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GLOBAL: Ivory towers to solar-powered houses
The adrenalin buzz among the professors and university students is palpable during the construction of futuristic structures that run exclusively on energy generated by the sun. But these are not mere models; they are real houses that can run everything from washing machines to air conditioning systems, all from solar power.

"I have worked on this project, that started from virtually nothing, for the last 18 months and finally the house is here!" enthusiastically exclaims Erwan Etienne, 23, an engineering student from Arts et Métiers Paris Technology.

"I have had to work with communication students to help raise the sponsorship, architectural students, carpenters and many others to achieve it," Etienne says. "Normally we do not have the opportunity to do that; but here all our knowledge has been shared and so we have been able to achieve it. We have learnt a huge amount."

Etienne has been competing in an international event involving 17 universities from seven countries and three continents. The Solar Decathlon competition is so-called because it involves 10 separate objective and subjective tests including architecture, energy balance, comfort of conditions and appliances, marketability, innovation and sustainability.

The aim of the competition, held from 18-27 June in Madrid, has been to raise awareness in universities about the importance of developing energy-efficient houses, among citizens about the ecological and economic value of conserving energy, and among industry to stimulate incorporation of cutting-edge designs and technologies into new buildings and everyday life.

Some 190,000 visitors have borne witness to its enormous success.

"This competition has been run by the US Department of Energy in Washington since 2002," explains José Manuel Páez Borrallo, Vice-rector of International Relations at the University Polytechnic of Madrid or UPM. "But this is the first time it has been held in Europe."

"UPM became involved in 2005 when a Spanish company - one of the leaders in manufacturing solar panels in Europe - decided the best way to develop its business in the US was to sponsor a university to compete. We then came to an agreement with the US department and the Spanish Ministry of Housing to hold the event in Madrid in 2010 and 2012."

There are some key differences between the US and the European version of the event. First, the European organisers have added the concept of 'sustainability' to the criteria being judged. Second, the European event is more international as it includes universities from Asia, Europe and the Americas.

Finally, a series of complementary events are being held, including professional conferences, stalls for sponsors to present their products, awareness-raising competitions for children and teenagers, and a programme of open activities so everyone can find out about solar energy and its uses.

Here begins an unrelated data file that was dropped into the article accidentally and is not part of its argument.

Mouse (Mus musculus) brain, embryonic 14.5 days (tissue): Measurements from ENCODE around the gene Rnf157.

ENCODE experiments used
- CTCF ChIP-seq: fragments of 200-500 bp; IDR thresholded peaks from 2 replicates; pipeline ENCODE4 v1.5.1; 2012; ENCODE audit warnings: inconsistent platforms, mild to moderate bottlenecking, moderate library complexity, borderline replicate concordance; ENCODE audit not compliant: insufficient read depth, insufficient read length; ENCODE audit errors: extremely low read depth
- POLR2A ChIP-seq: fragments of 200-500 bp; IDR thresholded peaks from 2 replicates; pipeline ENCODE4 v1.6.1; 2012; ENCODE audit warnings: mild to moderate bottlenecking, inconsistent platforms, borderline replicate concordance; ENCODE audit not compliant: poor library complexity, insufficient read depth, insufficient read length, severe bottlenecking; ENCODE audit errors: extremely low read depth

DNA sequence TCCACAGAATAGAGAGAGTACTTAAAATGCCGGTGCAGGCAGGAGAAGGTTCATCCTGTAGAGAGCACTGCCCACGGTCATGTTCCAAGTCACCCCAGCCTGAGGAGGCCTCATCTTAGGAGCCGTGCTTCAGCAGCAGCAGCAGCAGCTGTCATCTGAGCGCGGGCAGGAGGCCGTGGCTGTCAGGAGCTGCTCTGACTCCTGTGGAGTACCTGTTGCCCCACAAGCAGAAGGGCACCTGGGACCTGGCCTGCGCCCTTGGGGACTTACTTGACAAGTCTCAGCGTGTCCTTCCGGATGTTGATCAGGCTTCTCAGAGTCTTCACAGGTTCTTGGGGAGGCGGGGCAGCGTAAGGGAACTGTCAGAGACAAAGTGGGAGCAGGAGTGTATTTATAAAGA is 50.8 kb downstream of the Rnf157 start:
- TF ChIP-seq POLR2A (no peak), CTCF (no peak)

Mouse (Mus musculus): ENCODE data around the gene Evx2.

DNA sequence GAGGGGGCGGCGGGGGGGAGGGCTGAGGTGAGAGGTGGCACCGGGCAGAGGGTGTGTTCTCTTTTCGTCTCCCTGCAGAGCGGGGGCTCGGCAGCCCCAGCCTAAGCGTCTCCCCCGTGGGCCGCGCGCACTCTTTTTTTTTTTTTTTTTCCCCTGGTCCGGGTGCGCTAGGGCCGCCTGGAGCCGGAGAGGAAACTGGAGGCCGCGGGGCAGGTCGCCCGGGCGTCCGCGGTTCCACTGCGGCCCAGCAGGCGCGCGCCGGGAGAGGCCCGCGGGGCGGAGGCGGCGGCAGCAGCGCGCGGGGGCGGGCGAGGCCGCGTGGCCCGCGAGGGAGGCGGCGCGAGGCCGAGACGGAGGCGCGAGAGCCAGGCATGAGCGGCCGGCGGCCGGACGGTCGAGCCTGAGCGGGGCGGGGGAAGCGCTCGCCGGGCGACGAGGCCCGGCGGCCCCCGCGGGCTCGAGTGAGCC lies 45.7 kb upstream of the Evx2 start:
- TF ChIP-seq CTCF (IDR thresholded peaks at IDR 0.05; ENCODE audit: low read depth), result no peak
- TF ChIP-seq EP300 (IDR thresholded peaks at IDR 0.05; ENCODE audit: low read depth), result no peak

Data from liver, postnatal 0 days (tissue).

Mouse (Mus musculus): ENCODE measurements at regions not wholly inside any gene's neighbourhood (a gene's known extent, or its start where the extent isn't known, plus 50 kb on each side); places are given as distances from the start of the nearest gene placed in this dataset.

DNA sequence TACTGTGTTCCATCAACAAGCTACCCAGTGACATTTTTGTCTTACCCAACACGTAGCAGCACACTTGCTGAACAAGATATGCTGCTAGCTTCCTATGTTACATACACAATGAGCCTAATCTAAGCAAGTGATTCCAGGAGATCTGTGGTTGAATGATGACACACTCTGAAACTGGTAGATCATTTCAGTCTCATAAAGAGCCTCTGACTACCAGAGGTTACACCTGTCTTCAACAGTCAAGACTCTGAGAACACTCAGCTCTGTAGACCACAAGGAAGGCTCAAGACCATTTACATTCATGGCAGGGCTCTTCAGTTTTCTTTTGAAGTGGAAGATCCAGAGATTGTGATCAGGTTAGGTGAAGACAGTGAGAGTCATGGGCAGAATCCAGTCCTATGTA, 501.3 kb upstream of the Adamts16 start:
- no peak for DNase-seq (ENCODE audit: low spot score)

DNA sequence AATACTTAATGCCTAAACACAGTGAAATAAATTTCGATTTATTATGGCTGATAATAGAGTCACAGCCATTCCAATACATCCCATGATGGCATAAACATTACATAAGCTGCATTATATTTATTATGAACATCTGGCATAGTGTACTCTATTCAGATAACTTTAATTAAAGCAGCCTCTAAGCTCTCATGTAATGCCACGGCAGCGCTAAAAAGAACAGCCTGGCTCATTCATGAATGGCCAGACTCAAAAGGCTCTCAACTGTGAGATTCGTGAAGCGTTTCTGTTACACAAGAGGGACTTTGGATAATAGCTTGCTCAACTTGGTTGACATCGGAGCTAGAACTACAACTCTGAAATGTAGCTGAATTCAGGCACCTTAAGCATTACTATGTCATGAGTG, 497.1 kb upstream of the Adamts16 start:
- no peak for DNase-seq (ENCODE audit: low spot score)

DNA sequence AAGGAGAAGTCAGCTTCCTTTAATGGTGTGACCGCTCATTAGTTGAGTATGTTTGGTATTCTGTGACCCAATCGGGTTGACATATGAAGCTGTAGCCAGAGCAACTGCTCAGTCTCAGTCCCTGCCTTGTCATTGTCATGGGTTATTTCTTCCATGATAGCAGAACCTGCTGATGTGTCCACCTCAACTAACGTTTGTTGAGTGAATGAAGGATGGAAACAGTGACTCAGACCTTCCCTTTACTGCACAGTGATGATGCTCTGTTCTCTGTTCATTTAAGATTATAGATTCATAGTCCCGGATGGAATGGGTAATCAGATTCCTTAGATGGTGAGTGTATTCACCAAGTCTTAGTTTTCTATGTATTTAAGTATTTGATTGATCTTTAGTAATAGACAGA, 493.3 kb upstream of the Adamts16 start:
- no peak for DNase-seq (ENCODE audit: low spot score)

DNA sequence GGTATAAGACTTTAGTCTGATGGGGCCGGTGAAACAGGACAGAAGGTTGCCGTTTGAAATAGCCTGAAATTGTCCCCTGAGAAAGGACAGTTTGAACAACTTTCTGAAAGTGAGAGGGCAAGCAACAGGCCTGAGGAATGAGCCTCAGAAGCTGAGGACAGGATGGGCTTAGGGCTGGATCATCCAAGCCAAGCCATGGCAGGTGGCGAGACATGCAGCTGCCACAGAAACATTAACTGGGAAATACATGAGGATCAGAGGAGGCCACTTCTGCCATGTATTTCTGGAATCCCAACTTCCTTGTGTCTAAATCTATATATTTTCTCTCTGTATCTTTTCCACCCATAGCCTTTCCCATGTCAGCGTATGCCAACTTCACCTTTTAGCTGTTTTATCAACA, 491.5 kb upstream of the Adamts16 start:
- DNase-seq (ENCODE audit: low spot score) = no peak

Are the buildings more expensive than traditional houses? "Yes when you build the first one but not when you build lots," replies Páez Borrallo. "It is a bit like Formula 1: each car is very expensive to construct initially but when the product reaches the mass market prices can fall dramatically."

German universities have won two of the previous competitions, spending up to EUR3 million (US$3.65 million) on the construction of their houses.

Each university team starts with a EUR100,000 grant from the organisers, which in the case of the French team, for example, was supplemented by a further EUR150,000 from local government.

And each university then has to try to convince representatives from industry, public bodies, professionals and anyone else they can, to donate hard cash or other resources to the project.

"The development of each house includes a combination of technological, fundraising and management elements," Borrallo says.

One of the most interesting by-products of the competition is the way it has fostered a strong cooperative ethos between academic departments. At UPM, this new spirit has led to the development of innovative curricula and academic programmes, as well as new materials that can be used to teach future students.

"Entering this competition has compelled us to work in a multidisciplinary way and to tight deadlines," explains Borrallo. "If we hadn't had the excuse of this competition we simply wouldn't have done it."

The eventual winner, announced on 27 June, was Virginia Polytechnic Institute and State University in the US. In a sense, however, all the universities were winners because they had already been selected from a much larger pool of candidates.

"Solar energy is a very hot topic [sic] and here we have been able to put theory into practice and build something that people can actually live in," says Tao Lu, 21, a mechanical engineering student from Tongji University in China that came 11th in the competition.

"This is my first time abroad and I am enjoying communicating with students from all over the world and learning about the latest technologies that they are employing. You can see our house is made from bamboo and it has a curved roof inspired by Chinese Taoist philosophy. From design to implementation Tongji University students have been involved at every stage."
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